Rated 5 out of 5 by from Absolutely loved this! The Declaration is a story about Anna. It is set in the year 2140 where immortality is common among everyone--as long as you take the Longevity drugs. Now that everyone is able to live forever, children have become illegal because otherwise the world would be way too populated. By signing The Declaration, you agree to not have children and you would receive the Longevity drugs that will keep you immortal. If you Opt Out, then your supply of Longevity drugs will disappear and you can have children, but that is seen as suspicious by everyone else. If you have children anyways without Opting Out, then, according to The Declaration's A Life for a Life, you will be terminated and your child will be taken away. Those who are born illegally are called Surplus children. They are taken away from their parents and are put into Grange Hall which is led by a malicious lady named Mrs. Pincent. Here, the Surpluses are taught to Know Their Place, to repay Mother Nature for being a Surplus, and to stay invisible. If you misbehave or just look at something the wrong way, you will get a beating, lose your meal, and maybe even get sent to Solitary. For years, Anna has worked from being a Small, to a Middle, to a Pending. And now she was on her way to becoming one of the most Valuable Assets, meaning that she will soon be able to work for those who are worthy of living on the planet--the ones with the Longevity drugs. Then suddenly, a new Pending is brought into Grange Hall. Peter is different from everyone else. He doesn't Know His Place, he seems to know a bit too much about the Outside, and he claims that he knows Anna's parents. When he starts telling stories about the Underground Movement, declaring that The Declaration is wrong and immoral, Anna doesn't know what to believe. She lived her entire life being told that she is worthless, stupid, and useless, and she had accepted that. When she was punished, she would repeat to herself that she has no place on this planet and that she doesn't deserve to live. She was brought up hating her parents for being selfish for having her and not thinking about The Declaration. But now Peter comes along and tells her that she has parents who love her and miss her and that she must escape with him from Grange Hall. Was she willing to leave everything she ever knew behind to go with a boy who seems to feed her lie after lie? The Declaration was an incredible novel with so much depth in it it just left me breathless. Anna is an amazing protagonist and you couldn't help but put yourself in her shoes to see the world as she knew it. She was so indoctrinated by Mrs. Pincent and all the other Legals that you just wanted to keep reading to find out what would happen to her in the end. Peter was also such an amazing character because he was so different from Anna. He was brought from the Outside into Grange Hall, whereas Anna was brought up in Grange Hall. The two different views were clashed together and you didn't know which one was true. The feelings and emotions were so strong, it was like your heart was being ripped out each time Anna or Peter was slapped or beaten. I honestly could not put this book down. It held on to me with a tight grasp and never let go, even now when I have finished the book. I have the sequel, The Resistance, here at the ready and I cannot wait to get started on that one. Five humongous stars out of five!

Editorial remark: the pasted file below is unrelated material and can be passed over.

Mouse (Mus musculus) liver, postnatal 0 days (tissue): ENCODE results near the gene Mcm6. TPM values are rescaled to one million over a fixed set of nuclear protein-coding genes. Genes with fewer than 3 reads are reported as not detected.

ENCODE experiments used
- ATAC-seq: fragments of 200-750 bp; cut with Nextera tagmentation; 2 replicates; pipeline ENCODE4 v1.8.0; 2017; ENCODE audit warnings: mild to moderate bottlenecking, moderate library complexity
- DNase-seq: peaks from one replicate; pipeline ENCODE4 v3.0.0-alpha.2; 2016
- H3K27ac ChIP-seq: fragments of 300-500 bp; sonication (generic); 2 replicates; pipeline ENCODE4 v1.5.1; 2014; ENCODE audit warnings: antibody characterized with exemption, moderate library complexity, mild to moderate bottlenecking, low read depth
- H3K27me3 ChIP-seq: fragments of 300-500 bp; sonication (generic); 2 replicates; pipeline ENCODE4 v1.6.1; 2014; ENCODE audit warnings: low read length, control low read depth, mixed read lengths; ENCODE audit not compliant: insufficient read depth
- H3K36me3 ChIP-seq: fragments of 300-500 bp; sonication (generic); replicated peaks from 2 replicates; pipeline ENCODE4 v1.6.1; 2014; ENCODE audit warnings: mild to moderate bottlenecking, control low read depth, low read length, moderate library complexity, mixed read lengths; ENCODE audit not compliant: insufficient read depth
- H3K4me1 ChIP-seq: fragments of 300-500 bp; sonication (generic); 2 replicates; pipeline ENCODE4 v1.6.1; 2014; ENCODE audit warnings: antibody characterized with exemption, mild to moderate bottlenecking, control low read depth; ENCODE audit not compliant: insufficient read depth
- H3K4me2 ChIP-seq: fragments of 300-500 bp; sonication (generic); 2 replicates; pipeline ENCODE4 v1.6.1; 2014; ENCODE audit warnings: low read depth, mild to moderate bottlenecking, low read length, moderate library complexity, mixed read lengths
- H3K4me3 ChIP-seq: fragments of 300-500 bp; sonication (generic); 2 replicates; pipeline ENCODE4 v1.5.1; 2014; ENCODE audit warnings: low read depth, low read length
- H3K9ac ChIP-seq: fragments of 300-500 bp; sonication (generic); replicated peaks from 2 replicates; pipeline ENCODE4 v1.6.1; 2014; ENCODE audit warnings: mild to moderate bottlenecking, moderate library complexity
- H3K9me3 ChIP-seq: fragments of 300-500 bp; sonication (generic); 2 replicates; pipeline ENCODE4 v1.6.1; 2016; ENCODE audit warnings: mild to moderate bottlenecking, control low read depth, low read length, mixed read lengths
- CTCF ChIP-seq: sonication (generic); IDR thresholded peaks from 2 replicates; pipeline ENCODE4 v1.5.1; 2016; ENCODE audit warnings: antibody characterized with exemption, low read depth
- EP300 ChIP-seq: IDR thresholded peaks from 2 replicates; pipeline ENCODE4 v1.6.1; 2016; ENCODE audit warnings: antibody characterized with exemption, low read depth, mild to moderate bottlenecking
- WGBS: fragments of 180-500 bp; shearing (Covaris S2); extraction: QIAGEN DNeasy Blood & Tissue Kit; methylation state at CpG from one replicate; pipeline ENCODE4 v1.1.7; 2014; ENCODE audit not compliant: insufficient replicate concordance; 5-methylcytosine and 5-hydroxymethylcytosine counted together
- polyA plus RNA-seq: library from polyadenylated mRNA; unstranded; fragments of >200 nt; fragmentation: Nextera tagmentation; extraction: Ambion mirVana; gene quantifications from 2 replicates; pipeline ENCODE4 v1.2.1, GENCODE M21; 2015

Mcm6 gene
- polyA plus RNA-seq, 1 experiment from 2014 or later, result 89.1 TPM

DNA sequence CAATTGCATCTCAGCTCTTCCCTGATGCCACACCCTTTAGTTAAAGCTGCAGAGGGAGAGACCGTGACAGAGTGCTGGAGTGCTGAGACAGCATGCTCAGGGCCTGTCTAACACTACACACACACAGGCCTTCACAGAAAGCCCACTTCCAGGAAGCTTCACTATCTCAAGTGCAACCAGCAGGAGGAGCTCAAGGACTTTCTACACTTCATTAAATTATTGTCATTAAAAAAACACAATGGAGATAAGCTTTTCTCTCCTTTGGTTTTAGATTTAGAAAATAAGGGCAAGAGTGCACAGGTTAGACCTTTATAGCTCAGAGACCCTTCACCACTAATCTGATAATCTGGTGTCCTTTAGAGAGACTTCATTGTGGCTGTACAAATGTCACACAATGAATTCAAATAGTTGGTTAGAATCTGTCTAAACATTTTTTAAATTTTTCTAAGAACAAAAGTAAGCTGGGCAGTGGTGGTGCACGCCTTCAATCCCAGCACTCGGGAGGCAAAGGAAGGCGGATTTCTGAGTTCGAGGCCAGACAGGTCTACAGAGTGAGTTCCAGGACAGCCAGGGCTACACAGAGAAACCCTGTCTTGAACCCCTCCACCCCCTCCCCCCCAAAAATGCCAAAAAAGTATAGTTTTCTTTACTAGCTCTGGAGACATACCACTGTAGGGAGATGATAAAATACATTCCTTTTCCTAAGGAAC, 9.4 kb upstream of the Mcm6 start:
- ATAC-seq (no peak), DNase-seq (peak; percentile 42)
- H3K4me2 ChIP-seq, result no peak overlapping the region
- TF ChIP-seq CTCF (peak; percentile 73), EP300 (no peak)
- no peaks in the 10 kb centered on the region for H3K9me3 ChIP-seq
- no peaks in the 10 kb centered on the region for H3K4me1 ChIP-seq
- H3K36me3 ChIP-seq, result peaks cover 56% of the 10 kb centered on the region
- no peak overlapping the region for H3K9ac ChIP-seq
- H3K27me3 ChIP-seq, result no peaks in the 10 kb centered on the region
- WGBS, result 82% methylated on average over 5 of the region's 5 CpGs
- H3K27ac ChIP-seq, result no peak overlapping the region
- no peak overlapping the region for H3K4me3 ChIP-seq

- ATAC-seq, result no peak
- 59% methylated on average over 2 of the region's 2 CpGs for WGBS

Date published: 2010-01-28